Assessing Implementation of Helping Babies Breathe Program Through Observing Immediate Care of Neonates at Time of Delivery

Front Pediatr. 2022 Apr 25;10:864431. doi: 10.3389/fped.2022.864431. eCollection 2022.

Abstract

Background: Training in neonatal resuscitation has been shown to reduce deaths related to intrapartum asphyxia. Helping Babies Breathe (HBB) is a simulation-based program focusing on training healthcare providers (HCPs) in immediate neonatal care including stimulation, initiating bag mask ventilation (BMV) in the absence of breathing by 1 min of life, and delayed (30-60 s after birth) umbilical cord clamping (DCC). Data on implementation of HBB posttraining are limited.

Objective: To determine time from birth to spontaneous breathing, cord clamping, and initiation of BMV in a setting where the majority of HCPs are HBB trained.

Methods: Two research nurses observed deliveries conducted in two referral hospitals. Timing included the onset of breathing, cord clamping, and initiation of BMV. Deliveries were grouped according to the mode of delivery.

Results: In total, 496 neonates were observed; 410 (82.7%) neonates cried or had spontaneous breathing (median time 17 s) soon after birth, 25/86 (29%) of neonates not breathing responded to stimulation, 61 (12.3%) neonates required BMV, and 2 (0.4%) neonates required chest compression and/or adrenalin. Neonates delivered by cesarean section (CS) took longer to initiate first breath than those delivered vaginally (median time 19 vs. 14 s; p = 0.009). Complete data were available in 58/61 (95%) neonates receiving BMV, which was initiated in 54/58 (93%) cases within 60 s of life (the "Golden Minute"). Median time to cord clamping was 74 s, with 414 (83.5%) and 313 (63.0%) having cord clamped at ≥ 30 and ≥ 60 s, respectively. Factors associated with BMV were CS delivery [odds ratio (OR) 29.9; 95% CI 3.37-229], low birth weight (LBW) (birthweight < 2,500 g) (OR 2.47; 95% CI 1.93-5.91), and 1 min Apgar score < 7 (OR 149; 95% CI 49.3-5,021). DCC (≥ 60 s) was less likely following CS delivery (OR 0.14; 95% CI 0.02-0.99) and being LBW (OR 0.43; 95% CI 0.24-0.77).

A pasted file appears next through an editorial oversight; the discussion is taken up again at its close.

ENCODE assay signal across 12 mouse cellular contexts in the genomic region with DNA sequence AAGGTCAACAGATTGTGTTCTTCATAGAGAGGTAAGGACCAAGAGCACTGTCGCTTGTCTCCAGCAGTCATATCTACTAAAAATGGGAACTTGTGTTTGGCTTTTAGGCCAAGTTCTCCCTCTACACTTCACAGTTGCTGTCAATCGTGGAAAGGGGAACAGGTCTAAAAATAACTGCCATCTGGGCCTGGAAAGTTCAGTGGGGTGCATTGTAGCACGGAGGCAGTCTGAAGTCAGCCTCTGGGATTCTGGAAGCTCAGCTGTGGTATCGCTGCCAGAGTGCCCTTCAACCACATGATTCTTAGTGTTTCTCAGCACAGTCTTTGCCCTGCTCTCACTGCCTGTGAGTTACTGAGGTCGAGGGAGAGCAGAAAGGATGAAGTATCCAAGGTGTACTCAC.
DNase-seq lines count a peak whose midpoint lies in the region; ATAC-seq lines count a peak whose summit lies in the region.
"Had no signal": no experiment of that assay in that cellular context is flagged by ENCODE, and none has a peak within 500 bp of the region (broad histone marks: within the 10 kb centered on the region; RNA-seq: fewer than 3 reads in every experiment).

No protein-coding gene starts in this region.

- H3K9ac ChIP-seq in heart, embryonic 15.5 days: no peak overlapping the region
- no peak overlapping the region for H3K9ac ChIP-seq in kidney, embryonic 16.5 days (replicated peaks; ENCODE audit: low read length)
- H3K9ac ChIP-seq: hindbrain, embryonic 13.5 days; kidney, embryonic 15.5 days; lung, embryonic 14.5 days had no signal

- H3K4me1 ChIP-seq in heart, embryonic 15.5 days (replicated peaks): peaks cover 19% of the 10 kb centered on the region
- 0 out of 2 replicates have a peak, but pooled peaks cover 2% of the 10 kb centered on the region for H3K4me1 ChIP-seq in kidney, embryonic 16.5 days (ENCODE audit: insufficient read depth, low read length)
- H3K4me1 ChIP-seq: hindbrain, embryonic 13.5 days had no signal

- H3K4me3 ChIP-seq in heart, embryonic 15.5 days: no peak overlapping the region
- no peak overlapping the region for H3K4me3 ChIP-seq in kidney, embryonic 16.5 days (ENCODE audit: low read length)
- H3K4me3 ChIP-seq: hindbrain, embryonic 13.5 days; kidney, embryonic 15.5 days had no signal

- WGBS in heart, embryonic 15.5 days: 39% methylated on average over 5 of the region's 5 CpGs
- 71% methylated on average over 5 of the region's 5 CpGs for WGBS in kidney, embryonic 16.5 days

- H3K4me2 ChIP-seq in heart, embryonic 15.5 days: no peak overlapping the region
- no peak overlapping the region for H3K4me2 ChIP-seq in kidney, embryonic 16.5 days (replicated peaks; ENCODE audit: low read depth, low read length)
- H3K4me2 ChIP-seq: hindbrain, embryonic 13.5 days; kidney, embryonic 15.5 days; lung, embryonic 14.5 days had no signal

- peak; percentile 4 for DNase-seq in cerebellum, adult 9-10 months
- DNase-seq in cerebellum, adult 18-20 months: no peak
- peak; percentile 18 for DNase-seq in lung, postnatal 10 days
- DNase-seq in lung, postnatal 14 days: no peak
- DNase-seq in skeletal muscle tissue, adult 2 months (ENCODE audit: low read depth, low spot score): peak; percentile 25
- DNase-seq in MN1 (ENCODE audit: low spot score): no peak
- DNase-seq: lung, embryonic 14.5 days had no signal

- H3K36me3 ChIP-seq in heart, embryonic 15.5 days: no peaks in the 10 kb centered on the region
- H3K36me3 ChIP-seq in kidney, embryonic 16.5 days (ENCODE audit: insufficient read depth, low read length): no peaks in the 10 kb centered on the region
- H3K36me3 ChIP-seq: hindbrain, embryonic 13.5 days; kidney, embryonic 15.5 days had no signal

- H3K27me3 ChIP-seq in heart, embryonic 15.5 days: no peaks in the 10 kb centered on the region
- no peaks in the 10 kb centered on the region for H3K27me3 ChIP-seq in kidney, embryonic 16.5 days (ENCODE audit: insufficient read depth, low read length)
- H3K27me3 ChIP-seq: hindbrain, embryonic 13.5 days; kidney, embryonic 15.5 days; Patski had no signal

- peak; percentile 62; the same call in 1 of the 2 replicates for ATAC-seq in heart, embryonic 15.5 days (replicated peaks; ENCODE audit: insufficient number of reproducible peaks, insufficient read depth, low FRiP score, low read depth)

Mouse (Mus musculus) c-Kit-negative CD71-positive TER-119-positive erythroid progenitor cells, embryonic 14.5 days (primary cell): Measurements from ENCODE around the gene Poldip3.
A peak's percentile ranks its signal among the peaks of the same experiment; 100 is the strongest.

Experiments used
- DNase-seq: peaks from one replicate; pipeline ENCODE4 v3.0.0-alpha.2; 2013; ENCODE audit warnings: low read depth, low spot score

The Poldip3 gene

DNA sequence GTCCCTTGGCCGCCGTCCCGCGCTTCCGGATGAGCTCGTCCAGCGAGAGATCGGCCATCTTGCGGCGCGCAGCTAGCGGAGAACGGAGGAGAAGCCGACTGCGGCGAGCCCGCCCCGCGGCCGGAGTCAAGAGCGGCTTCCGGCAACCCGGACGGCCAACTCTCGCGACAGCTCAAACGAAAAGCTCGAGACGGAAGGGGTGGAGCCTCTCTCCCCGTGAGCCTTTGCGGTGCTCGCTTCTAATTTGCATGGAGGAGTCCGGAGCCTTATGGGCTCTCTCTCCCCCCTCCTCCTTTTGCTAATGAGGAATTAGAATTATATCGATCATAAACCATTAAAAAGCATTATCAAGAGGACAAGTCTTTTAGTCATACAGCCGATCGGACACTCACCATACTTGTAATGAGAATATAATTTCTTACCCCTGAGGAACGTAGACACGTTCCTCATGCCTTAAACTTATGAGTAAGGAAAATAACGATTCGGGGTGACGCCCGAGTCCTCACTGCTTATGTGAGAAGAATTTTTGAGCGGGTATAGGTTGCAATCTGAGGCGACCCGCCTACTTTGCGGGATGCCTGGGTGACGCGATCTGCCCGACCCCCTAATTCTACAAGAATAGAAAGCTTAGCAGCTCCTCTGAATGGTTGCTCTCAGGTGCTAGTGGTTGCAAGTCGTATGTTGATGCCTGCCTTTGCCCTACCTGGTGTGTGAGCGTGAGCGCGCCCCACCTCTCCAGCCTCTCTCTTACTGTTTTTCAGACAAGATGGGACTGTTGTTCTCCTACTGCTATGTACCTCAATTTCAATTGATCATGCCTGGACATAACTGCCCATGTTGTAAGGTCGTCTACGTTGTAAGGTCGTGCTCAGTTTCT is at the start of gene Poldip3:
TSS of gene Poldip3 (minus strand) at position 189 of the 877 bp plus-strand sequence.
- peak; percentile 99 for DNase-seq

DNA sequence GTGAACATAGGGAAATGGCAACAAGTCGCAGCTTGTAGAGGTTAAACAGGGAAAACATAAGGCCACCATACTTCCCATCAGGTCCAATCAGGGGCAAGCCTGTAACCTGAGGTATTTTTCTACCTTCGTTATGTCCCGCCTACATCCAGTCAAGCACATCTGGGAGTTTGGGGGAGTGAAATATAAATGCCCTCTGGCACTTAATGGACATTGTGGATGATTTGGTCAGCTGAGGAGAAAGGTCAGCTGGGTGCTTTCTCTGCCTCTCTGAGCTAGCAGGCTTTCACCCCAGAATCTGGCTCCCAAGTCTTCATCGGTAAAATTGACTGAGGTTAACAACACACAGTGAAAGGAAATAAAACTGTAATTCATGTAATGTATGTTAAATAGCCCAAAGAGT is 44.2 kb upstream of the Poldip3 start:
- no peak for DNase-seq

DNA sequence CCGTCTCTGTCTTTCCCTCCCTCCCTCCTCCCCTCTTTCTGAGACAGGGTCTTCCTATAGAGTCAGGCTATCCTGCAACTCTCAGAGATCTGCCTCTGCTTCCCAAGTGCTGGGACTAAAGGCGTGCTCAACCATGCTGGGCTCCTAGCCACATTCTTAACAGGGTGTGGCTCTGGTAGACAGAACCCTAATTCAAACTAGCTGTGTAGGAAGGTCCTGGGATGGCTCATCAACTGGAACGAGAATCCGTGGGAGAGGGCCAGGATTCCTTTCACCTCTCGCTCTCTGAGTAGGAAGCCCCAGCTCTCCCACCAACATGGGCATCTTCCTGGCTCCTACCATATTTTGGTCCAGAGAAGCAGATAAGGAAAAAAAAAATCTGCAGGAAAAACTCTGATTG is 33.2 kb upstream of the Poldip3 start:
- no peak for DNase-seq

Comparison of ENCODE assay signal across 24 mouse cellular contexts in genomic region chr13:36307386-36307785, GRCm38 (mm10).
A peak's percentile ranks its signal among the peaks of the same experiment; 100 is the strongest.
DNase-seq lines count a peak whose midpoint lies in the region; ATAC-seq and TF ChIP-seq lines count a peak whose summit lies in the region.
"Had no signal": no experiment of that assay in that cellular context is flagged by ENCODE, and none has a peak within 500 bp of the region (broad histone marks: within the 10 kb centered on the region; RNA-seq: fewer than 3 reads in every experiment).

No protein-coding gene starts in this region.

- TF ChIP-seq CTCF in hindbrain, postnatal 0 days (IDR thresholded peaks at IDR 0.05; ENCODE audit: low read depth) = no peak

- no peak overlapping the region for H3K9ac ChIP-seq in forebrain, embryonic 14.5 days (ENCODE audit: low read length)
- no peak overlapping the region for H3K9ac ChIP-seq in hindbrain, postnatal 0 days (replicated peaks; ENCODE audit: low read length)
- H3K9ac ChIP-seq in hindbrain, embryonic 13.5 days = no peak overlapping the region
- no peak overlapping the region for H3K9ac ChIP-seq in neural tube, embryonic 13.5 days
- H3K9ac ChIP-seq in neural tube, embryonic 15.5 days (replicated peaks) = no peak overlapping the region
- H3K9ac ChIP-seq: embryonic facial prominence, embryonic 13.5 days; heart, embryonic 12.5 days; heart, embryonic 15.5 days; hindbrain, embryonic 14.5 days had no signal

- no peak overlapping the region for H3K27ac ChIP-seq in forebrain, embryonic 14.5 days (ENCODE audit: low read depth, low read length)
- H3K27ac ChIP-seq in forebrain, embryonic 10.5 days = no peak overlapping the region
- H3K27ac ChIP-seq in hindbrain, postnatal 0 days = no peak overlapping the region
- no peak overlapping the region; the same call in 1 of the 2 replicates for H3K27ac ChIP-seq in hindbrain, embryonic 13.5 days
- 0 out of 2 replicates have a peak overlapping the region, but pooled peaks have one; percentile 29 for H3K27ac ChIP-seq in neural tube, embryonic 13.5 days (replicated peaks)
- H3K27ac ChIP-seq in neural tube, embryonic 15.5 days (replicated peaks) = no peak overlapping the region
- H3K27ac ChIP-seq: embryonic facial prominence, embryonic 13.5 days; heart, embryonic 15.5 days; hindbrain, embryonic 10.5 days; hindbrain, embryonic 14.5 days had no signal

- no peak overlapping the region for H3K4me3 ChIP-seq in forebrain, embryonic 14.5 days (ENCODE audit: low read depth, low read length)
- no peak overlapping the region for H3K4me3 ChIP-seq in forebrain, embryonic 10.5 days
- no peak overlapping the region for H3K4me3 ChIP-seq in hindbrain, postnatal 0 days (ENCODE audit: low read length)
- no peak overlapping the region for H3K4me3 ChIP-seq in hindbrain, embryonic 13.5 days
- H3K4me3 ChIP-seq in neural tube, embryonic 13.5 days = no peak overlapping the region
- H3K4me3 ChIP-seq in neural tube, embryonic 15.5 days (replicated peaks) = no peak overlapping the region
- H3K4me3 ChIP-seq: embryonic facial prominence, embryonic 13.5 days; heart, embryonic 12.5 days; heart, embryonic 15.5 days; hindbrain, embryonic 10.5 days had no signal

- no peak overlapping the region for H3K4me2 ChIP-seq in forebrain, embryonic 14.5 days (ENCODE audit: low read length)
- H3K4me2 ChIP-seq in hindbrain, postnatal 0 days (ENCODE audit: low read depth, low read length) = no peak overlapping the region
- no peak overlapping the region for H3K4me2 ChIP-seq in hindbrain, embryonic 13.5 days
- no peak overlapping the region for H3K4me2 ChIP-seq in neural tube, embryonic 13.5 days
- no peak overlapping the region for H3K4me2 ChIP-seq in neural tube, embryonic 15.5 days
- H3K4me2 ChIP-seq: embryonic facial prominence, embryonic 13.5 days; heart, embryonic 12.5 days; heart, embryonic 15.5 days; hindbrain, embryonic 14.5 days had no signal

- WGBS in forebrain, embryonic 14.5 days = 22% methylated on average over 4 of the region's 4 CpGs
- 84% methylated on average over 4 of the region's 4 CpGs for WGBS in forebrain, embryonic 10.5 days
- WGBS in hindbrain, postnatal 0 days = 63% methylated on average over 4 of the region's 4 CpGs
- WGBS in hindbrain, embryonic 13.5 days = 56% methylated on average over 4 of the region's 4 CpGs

Conclusion: Approximately 83% of neonates initiated spontaneous breathing soon after birth and 29% of neonates not breathing responded to physical stimulation. BMV was initiated within the Golden Minute in most neonates, but under two-thirds had DCC (≥60 s). HBB implementation followed guidelines, suggesting that knowledge and skills taught from HBB are retained and applied by HCP.

Keywords: breathing; helping babies breathe; neonate; training; umbilical cord.